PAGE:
The New England
Journal of Medicine
C o py r ig ht © 2 0 0 2 by t he Ma s s ac h u s e t t s Me d ic a l S o c iet y VOLUME 347 ME
J U L Y 11, 2002
NUMB ER 2
A CONTROLLED TRIAL OF ARTHROSCOPIC SURGERY FOR OSTEOARTHRITIS OF THE KNEE
J. BRUCE MOSELEY, M.D., KIMBERLY O’MALLEY, PH.D., NANCY J. PETERSEN, PH.D., TERRI J. MENKE, PH.D., BARUCH A. BRODY, PH.D., DAVID H. KUYKENDALL, PH.D.,JOHN C. HOLLINGSWORTH, DR.P.H., CAROL M. ASHTON, M.D., M.P.H., AND NELDA P. WRAY, M.D., M.P.H.
Background Many patients report symptomatic relief after undergoing arthroscopy of the knee for osteoarthritis, but it is unclear how the procedure achieves this result. We conducted a randomized, placebo-controlled trial to evaluate the efficacy of arthroscopy for osteoarthritis of the knee.Methods A total of 180 patients with osteoarthritis of the knee were randomly assigned to receive arthroscopic débridement, arthroscopic lavage, or placebo surgery. Patients in the placebo group received skin incisions and underwent a simulated débridement without insertion of the arthroscope. Patients and assessors of outcome were blinded to the treatmentgroup assignment. Outcomes were assessedat multiple points over a 24-month period with the use of five self-reported scores — three on scales for pain and two on scales for function — and one objective test of walking and stair climbing. A total of 165 patients completed the trial. Results At no point did either of the intervention groups report less pain or better function than the placebo group. For example, mean (±SD) scores on theKnee-Specific Pain Scale (range, 0 to 100, with higher scores indicating more severe pain) were similar in the placebo, lavage, and débridement groups: 48.9±21.9, 54.8±19.8, and 51.7±22.4, respectively, at one year (P=0.14 for the comparison between placebo and lavage; P=0.51 for the comparison between placebo and débridement) and 51.6±23.7, 53.7±23.7, and 51.4± 23.2, respectively, at two years(P=0.64 and P=0.96, respectively). Furthermore, the 95 percent confidence intervals for the differences between the placebo group and the intervention groups exclude any clinically meaningful difference. Conclusions In this controlled trial involving patients with osteoarthritis of the knee, the outcomes after arthroscopic lavage or arthroscopic débridement were no better than those after a placeboprocedure. (N Engl J Med 2002;347:81-8.)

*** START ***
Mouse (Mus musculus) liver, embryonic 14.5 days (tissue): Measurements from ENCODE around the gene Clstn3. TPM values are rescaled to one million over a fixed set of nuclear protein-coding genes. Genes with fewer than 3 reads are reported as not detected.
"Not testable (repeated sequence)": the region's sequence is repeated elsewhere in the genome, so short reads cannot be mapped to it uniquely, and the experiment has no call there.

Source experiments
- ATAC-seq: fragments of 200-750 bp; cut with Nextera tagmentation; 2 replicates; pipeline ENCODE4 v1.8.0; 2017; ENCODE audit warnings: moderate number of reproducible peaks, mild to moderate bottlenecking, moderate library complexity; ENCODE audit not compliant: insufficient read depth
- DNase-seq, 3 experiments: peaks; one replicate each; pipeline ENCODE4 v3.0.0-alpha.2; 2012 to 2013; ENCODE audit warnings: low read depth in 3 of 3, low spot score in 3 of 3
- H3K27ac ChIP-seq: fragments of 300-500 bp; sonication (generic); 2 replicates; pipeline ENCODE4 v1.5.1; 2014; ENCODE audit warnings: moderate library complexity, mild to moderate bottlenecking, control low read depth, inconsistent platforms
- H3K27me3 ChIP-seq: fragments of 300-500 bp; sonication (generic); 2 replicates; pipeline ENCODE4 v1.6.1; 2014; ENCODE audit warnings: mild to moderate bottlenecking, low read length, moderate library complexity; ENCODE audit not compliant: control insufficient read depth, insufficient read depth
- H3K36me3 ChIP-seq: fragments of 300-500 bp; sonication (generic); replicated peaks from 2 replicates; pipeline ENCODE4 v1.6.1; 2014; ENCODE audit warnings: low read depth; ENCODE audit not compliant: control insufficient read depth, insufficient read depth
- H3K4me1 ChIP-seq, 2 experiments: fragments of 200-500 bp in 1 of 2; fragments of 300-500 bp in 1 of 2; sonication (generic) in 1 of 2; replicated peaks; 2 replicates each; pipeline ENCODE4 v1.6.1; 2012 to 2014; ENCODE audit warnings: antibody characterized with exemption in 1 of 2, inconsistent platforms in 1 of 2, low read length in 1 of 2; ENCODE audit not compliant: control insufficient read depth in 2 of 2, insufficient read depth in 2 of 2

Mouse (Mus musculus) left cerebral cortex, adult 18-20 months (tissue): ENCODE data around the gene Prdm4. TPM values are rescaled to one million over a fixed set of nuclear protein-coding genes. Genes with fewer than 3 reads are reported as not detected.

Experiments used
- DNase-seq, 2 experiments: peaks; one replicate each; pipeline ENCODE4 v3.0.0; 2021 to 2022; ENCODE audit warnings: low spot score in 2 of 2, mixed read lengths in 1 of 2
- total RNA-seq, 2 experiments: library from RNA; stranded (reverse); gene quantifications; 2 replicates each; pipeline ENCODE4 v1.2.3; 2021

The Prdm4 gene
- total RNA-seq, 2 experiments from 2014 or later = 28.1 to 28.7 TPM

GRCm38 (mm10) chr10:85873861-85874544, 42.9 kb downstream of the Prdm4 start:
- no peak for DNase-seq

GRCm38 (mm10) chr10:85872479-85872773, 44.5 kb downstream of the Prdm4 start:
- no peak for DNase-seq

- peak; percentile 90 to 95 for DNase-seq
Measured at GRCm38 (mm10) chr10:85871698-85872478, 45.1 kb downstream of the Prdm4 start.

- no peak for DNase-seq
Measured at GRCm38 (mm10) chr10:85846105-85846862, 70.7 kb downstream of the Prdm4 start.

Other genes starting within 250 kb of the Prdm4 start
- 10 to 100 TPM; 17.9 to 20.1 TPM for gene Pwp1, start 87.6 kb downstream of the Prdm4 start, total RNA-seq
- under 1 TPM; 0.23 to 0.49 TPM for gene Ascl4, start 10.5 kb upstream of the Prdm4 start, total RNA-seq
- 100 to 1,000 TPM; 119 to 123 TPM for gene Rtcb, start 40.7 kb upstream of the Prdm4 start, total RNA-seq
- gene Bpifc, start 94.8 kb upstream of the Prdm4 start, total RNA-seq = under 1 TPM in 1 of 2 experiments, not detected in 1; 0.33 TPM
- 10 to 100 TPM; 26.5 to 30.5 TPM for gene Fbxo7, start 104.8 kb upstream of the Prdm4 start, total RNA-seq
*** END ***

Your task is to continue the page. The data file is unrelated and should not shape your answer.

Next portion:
Copyright © 2002 Massachusetts Medical Society.
HEN medical therapy fails to relieve the pain of osteoarthritis of the knee, arthroscopic lavage or débridement is often recommended. More than 650,000 such procedures are performed each year1 at a cost of roughly $5,000 each. In uncontrolled studies of knee arthroscopy for osteoarthritis, about half thepatients report relief from pain.2-16 However, the physiological basis for the pain relief is unclear. There is no evidence that arthroscopy cures or arrests the osteoarthritis. Therefore, we conducted a randomized, placebo-controlled trial to assess the efficacy of arthroscopic surgery of the knee in relieving pain and improving function in patients with osteoarthritis. Both patients and assessorsof outcome were blinded to the treatment assignments.
The college and hospital institutional review board approved the protocol. A data and safety monitoring board monitored the study. Study Participants Participants were recruited from the Houston Veterans Affairs Medical Center from October 1995 through September 1998. Patients were eligible if they were 75 years old or younger, hadosteoarthritis of the knee as defined by the American College of Rheumatology,17 reported at least moderate knee pain on average (»4 on a visual-analogue scale ranging from 0 to 10) despite maximal medical treatment for at least six months, and had not undergone arthroscopy of the knee during the previous two years.
From the Houston Veterans Affairs Medical Center (J.B.M., K.O., N.J.P.,...
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